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About the PERS pension

A pension is a retirement benefit that provides regular payments for the rest of a retiree’s life in exchange for their years of work. Each pension plan has different rules for earning, sustaining, and receiving its pension benefit. Some plans allow a pension to be paid in a lump-sum payment instead lifetime payments, and some allow a portion of the pension benefit to go to a beneficiary after the employee dies.

The size of a retiree’s payment depends on how long the retiree worked, how much they earned, their PERS plan, and the type of job or jobs they did.

Oregon PERS has three pension plans that have different rules and benefits. The plan an employee is in depends on when they began working for a PERS-participating employer. Each plan also provides slightly different benefits based on an employee’s job classification.

PERS pension plans

PERS administers three pension plans: Tier One, Tier Two (both detailed in Oregon Revised Statute (ORS) Chapter 238) and the Oregon Public Service Retirement Plan (OPSRP) (detailed in ORS Chapter 238A). Tier One and Tier Two are both closed to new members; all new employees are eligible to become members of OPSRP.

The plan a member is in is determined by their hire date.

Tier One: Hired on or before December 31, 1995. Tier Two: Hired between January 1, 1996, and August 28, 2003. OPSRP: Hired on or after August 29, 2003.  

Whichever plan a member is in, they remain in that plan unless they lose membership or withdraw from PERS. Even if they retire and then return to work for a PERS-participating employer, they stay in their original plan. If an employee moves to a different PERS-participating employer, they remain in their plan and continue to build their benefits.

Tier One

Tier One is the oldest and most generous PERS plan. Tier One retirees receive a pension, Individual Account Program (IAP) account, a member account, and a variable account (optional). Tier One retirees generally earn more benefits than Tier Two or OPSRP (see the Benefit Component Comparisons Chart).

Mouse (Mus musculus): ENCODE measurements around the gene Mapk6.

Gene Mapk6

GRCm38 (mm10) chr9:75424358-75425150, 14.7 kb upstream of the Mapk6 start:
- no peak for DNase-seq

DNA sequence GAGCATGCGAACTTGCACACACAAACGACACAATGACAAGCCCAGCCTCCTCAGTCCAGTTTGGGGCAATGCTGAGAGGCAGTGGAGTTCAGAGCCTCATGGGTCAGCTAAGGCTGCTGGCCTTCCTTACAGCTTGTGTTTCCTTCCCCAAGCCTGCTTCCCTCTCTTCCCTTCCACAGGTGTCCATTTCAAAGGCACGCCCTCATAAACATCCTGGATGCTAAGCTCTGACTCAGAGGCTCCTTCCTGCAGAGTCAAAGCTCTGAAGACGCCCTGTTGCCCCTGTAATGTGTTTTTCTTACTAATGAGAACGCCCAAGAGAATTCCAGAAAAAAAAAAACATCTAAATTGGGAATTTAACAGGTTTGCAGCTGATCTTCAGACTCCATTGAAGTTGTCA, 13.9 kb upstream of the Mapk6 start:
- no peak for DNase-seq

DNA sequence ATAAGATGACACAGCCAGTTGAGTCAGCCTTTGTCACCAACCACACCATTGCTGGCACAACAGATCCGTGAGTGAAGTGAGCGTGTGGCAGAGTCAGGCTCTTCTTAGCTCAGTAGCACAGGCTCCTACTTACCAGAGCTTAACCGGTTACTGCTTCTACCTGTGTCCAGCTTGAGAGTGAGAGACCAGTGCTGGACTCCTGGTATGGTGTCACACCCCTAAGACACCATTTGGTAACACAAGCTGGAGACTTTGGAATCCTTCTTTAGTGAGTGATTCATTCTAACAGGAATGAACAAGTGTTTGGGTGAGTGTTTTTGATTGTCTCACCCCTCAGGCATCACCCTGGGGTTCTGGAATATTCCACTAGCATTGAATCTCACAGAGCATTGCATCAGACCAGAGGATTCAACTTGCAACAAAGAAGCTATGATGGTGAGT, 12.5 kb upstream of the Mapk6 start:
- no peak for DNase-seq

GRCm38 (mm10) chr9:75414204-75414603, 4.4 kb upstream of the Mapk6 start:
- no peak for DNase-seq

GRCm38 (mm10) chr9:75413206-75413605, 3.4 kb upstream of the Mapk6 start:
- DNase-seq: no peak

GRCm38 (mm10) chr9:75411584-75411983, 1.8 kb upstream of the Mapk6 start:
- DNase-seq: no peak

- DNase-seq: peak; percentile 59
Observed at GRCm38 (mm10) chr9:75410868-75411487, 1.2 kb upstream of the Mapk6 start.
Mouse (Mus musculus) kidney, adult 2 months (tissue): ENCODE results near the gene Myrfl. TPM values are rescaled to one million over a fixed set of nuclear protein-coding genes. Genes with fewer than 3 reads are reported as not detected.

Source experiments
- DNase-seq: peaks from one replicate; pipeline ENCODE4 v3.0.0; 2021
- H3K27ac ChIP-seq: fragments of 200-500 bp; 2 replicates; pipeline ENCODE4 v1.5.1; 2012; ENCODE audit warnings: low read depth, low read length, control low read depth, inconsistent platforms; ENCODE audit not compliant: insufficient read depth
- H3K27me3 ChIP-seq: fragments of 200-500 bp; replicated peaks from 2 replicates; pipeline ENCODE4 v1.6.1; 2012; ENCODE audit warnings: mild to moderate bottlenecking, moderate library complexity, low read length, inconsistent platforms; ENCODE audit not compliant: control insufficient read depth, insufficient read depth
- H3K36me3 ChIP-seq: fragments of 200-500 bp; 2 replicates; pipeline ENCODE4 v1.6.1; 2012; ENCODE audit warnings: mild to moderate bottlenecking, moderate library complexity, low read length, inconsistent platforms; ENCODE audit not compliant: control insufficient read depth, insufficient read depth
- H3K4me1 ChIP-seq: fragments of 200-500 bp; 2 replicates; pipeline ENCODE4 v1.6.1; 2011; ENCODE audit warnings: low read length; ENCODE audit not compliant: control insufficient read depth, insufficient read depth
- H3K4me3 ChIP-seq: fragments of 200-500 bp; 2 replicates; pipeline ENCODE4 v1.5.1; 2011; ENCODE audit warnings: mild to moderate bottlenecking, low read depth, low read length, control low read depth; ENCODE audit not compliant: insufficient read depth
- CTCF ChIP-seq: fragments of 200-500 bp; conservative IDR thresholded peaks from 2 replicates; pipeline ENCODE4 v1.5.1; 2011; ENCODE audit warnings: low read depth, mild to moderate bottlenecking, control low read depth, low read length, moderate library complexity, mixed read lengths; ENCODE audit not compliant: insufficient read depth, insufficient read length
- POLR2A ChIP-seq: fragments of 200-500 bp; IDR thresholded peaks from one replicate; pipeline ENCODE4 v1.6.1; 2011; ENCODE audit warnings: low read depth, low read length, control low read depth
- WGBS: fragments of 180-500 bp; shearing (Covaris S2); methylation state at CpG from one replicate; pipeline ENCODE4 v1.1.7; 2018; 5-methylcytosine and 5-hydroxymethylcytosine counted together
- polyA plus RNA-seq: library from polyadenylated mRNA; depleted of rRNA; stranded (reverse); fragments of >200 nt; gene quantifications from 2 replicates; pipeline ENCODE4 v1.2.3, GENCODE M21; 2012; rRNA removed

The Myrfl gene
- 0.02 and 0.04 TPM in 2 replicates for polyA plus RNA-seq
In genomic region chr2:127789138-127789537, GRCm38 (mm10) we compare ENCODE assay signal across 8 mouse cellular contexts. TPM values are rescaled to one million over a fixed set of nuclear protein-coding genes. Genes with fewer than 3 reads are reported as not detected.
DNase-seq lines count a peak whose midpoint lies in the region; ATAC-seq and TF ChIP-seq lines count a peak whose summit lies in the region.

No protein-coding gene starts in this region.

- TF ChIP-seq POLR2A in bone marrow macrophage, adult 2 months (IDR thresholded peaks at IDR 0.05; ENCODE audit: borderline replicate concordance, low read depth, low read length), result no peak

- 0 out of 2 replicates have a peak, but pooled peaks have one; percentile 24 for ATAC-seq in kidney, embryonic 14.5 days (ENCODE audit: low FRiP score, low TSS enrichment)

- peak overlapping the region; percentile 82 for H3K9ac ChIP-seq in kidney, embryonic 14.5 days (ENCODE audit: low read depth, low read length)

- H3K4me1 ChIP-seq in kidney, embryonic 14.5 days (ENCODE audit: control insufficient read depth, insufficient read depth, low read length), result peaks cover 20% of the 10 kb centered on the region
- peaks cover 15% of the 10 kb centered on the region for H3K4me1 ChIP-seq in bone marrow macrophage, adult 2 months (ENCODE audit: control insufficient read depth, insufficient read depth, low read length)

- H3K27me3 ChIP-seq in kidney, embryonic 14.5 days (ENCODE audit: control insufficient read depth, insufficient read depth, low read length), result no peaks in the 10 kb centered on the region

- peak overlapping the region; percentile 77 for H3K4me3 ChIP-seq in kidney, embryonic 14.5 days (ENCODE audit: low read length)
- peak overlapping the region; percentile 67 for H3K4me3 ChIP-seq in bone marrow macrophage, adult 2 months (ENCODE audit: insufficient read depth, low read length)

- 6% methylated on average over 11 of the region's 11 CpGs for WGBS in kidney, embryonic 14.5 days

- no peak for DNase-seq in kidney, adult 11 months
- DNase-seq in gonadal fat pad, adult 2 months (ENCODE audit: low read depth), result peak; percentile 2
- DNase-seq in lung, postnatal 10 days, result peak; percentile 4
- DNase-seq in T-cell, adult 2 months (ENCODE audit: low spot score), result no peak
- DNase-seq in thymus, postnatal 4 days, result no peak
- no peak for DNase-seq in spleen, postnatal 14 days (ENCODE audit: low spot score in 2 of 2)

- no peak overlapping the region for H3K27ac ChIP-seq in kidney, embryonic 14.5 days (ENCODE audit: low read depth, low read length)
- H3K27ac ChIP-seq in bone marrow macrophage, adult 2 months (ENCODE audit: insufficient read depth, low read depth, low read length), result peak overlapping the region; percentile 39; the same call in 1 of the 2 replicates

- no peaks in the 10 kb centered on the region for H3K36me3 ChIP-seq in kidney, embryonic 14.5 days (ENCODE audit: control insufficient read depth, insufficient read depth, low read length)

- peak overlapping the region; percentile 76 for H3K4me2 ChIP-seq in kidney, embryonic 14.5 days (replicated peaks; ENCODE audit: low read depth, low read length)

Tier Two

Tier Two was created by the Oregon Legislature to be less costly for employers than the Tier One plan. However, over time, it didn’t reduce costs enough. The high cost of Tier One/Tier Two benefits means employers pay a higher rate to PERS for their Tier One and Tier Two employees than their OPSRP employees.

Oregon Public Service Retirement Plan (OPSRP)

In 2003, the Oregon Legislature gave PERS a major overhaul and created a third tier, the Oregon Public Service Retirement Plan. Over time, as more people retire under the OPSRP plan and fewer retire under Tier One/Tier Two, employers’ PERS costs should decrease.

Learn more: PERS plan definitions.

Paying for employees’ pensions

Your organization’s pension benefits are mostly funded by the payments you make to PERS throughout an employee’s career. You are charged a percentage of your qualifying employees’ “subject salaries” (see below). The rate you pay is your “contribution rate.” This rate is calculated by the PERS consulting actuaries based on your payroll (e.g., how many employees you have, what PERS plans they’re in, how much they earn) and is set every two years.

Subject salary is salary that qualifies to earn PERS benefits. For example, only employees working in a “qualifying” position for 600 hours a year or more qualify to earn benefits. The salary they earn is subject to your contribution rate.

Non-subject salary is salary that does not qualify to earn benefits (e.g., salary earned in a non-qualifying part-time position or a one-time retirement-incentive payment). You are not charged your contribution rate on non-subject salary.

An employee’s subject salary may not match the salary they see on their W-2 or final paystub.

Learn more: The PERS Payment Categories Chart lists different types of salary (e.g., lump sums, bonuses, back pay, payment from a settlement) and whether each type is considered subject salary or non-subject salary. You only pay your contribution rate on subject salary.

To understand how your rate is calculated and how you can affect it, read Guide to Understanding Your Rate.

To learn about the other part of a PERS retirement package, read About the Individual Account Program (IAP).